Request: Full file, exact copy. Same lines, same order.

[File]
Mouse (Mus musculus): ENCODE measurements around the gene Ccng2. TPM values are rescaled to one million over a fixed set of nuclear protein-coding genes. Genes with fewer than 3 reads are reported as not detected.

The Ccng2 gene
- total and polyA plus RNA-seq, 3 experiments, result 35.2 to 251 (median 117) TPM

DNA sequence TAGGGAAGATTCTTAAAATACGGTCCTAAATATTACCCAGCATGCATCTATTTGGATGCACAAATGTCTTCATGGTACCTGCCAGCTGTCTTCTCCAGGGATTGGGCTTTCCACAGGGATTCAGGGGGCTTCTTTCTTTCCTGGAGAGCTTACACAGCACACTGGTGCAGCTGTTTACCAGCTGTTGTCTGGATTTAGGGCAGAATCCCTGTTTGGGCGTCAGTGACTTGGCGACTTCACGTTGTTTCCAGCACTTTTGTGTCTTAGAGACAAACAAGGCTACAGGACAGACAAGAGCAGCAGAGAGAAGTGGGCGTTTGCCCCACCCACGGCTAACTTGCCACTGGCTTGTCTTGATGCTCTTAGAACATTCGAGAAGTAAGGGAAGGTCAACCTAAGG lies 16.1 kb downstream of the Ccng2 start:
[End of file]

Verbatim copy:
Mouse (Mus musculus): ENCODE measurements around the gene Ccng2. TPM values are rescaled to one million over a fixed set of nuclear protein-coding genes. Genes with fewer than 3 reads are reported as not detected.

The Ccng2 gene
- total and polyA plus RNA-seq, 3 experiments, result 35.2 to 251 (median 117) TPM

DNA sequence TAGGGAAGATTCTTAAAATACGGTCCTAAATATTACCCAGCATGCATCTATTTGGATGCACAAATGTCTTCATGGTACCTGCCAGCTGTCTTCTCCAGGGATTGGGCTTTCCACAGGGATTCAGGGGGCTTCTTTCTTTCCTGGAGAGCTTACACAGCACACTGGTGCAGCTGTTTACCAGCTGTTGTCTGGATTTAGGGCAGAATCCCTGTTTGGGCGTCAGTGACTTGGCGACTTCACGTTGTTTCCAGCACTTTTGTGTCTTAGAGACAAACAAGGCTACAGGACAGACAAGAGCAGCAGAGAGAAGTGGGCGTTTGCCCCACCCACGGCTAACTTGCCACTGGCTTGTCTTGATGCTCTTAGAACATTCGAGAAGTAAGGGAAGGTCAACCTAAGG lies 16.1 kb downstream of the Ccng2 start: